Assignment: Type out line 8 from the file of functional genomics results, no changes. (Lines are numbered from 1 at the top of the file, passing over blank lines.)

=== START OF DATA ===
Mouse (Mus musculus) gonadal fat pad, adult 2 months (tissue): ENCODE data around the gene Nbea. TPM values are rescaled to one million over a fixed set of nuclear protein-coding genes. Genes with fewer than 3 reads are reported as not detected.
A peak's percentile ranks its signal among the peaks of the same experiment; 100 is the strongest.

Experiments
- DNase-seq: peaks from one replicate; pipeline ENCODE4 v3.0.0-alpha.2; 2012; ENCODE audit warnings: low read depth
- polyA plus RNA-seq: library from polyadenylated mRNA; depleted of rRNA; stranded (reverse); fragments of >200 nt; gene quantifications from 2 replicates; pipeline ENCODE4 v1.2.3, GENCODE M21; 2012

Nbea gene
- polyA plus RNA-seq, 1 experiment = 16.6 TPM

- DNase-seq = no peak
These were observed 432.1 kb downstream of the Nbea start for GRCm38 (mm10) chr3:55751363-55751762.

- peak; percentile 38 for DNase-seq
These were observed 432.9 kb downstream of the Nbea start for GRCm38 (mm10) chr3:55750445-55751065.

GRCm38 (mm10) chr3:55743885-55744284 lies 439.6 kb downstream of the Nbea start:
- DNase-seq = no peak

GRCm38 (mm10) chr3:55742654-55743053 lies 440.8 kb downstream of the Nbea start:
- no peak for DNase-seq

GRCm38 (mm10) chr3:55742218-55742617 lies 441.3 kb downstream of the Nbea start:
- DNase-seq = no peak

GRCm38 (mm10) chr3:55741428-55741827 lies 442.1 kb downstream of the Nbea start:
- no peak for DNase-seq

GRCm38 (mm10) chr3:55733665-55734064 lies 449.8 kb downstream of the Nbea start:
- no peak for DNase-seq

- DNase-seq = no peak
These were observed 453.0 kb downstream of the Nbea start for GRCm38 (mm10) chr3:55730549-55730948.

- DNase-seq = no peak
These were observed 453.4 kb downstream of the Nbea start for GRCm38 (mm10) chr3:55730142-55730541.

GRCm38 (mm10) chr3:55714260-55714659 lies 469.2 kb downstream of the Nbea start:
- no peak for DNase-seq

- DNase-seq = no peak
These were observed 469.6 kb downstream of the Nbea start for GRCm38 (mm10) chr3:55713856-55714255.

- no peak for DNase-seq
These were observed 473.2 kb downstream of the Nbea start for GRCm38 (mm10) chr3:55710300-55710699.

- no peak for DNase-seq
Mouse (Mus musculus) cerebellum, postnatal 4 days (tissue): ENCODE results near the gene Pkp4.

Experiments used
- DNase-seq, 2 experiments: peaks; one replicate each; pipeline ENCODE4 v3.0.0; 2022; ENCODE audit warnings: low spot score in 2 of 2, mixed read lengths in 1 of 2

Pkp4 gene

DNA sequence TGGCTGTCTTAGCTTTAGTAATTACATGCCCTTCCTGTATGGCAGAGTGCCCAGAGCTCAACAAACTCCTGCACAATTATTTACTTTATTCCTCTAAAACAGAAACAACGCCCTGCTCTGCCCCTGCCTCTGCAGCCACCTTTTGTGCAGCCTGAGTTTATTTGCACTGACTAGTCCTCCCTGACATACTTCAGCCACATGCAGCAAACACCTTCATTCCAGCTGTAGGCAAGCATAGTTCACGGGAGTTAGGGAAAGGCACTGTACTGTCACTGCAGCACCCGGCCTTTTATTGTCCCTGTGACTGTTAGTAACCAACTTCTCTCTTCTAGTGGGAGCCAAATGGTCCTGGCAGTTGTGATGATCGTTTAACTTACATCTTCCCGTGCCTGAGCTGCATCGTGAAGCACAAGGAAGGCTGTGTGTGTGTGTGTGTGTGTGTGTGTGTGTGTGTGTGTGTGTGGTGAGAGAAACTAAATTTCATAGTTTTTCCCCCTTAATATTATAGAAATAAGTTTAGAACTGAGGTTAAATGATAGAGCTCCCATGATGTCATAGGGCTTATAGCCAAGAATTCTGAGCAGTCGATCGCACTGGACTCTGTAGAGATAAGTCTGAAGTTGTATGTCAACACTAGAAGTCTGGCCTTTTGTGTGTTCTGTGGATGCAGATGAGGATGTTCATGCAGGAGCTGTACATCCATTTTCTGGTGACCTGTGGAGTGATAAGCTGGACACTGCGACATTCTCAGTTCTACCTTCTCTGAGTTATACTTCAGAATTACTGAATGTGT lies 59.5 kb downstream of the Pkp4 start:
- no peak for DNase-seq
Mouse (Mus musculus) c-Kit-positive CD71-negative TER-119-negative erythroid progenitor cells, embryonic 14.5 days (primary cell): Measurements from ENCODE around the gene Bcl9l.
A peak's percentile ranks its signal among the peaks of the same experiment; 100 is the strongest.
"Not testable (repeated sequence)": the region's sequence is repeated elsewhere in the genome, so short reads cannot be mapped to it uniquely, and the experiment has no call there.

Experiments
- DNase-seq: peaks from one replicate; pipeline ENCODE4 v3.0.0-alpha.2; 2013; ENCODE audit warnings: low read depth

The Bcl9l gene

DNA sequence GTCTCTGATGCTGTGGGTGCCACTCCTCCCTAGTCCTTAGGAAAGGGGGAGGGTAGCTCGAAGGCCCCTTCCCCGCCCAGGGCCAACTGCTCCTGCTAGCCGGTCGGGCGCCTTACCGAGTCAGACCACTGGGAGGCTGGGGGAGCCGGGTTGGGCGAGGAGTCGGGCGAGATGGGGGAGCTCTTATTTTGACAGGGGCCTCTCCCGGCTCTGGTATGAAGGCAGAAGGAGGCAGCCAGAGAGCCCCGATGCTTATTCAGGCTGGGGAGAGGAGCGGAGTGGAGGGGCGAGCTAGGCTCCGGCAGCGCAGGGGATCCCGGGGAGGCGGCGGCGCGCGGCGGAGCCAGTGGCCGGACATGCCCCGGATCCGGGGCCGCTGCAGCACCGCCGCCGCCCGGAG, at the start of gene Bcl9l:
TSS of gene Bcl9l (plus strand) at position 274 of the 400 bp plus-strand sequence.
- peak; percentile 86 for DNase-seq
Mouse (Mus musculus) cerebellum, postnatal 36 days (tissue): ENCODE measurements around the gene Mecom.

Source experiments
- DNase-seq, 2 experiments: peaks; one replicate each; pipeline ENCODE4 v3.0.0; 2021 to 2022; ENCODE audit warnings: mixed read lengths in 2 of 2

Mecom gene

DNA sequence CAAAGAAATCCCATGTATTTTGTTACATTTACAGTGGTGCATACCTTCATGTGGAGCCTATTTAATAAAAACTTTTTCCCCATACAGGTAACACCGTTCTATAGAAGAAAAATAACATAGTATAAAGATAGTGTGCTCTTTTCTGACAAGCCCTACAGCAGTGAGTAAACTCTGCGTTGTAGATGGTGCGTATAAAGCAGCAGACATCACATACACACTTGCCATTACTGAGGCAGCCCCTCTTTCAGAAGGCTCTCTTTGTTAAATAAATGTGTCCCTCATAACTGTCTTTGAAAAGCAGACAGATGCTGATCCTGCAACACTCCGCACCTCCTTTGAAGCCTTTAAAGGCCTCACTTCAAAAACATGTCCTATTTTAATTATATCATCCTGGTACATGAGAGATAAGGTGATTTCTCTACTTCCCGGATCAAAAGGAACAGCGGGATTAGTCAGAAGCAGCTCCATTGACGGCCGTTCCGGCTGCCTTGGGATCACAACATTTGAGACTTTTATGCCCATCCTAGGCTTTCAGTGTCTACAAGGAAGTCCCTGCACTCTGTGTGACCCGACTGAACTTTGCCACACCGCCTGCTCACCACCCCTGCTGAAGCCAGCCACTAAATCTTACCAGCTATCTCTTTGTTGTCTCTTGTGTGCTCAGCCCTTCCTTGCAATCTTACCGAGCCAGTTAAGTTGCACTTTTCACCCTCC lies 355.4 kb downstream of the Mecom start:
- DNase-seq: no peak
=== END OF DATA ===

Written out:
- DNase-seq = no peak